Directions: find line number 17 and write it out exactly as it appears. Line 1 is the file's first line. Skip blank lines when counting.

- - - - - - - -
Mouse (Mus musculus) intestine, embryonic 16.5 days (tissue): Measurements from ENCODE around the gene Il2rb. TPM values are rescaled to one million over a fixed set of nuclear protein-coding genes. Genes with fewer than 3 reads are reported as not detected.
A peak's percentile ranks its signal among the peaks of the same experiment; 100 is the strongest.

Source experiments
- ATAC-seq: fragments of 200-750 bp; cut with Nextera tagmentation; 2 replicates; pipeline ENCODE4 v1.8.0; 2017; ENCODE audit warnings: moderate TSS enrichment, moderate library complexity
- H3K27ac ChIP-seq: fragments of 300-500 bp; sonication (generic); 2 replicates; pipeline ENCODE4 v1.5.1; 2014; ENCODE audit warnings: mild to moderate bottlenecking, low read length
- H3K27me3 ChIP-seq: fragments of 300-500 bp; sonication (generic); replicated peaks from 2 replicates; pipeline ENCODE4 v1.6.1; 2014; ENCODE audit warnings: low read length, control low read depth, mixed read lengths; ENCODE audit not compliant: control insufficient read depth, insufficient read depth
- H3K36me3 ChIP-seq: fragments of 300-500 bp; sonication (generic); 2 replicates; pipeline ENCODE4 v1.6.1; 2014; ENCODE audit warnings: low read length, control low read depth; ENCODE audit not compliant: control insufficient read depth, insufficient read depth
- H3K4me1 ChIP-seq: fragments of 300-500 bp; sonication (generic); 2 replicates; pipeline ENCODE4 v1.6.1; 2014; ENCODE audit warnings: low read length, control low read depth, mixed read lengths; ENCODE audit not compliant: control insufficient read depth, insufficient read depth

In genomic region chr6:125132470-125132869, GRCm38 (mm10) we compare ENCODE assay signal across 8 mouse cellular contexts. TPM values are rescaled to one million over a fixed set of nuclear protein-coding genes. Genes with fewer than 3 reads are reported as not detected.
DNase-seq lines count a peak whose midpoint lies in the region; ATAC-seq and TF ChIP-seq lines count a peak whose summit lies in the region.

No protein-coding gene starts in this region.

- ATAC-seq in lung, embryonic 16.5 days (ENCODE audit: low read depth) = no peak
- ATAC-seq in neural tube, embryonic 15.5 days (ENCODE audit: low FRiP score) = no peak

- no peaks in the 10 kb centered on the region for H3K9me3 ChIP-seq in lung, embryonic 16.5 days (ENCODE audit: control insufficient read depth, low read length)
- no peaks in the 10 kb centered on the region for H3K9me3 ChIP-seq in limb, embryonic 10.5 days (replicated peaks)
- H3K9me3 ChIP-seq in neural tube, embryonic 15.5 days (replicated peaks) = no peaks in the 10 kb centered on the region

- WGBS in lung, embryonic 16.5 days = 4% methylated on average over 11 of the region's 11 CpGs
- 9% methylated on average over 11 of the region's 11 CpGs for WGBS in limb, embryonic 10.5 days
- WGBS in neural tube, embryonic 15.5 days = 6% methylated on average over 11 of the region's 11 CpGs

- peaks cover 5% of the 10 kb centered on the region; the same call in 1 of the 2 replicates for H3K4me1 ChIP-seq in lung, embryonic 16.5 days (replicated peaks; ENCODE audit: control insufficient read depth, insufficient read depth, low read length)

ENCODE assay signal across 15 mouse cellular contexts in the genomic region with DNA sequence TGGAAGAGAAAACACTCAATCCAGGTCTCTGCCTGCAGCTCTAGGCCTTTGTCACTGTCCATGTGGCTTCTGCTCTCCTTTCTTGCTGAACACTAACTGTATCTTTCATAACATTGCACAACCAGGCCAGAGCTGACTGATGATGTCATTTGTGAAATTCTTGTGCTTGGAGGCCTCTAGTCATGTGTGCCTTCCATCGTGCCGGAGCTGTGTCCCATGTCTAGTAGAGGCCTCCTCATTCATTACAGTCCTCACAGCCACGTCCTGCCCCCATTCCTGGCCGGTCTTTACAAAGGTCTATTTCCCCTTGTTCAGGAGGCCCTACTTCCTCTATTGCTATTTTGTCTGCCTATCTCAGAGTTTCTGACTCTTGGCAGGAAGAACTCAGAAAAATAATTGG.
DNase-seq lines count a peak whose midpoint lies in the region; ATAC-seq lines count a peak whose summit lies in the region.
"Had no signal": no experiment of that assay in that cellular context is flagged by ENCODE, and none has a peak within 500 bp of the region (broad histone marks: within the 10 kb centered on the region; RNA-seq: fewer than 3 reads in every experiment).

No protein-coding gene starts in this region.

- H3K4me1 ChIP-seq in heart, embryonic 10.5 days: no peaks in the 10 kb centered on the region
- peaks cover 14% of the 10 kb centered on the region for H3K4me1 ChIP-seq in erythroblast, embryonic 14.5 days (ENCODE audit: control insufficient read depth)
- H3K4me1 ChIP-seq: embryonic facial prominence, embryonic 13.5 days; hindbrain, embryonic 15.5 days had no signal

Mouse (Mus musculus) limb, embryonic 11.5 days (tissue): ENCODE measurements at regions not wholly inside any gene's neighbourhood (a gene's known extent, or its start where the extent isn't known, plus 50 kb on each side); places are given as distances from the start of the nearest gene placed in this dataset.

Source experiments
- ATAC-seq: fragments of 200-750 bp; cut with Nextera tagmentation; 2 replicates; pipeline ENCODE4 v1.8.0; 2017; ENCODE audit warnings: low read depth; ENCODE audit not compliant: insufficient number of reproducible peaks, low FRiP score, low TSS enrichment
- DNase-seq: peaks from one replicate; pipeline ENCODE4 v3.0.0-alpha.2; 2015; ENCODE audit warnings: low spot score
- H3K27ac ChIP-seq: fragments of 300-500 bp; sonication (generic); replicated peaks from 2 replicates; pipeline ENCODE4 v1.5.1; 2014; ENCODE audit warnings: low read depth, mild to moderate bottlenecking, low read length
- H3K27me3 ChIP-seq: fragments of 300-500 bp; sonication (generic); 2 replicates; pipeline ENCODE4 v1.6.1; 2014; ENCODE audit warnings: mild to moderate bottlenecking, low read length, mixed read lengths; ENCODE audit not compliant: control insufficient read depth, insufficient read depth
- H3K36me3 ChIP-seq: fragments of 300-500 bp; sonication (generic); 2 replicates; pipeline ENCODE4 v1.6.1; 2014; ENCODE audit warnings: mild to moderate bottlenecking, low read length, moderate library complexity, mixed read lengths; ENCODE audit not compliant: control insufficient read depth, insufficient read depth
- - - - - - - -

- WGBS in lung, embryonic 16.5 days = 4% methylated on average over 11 of the region's 11 CpGs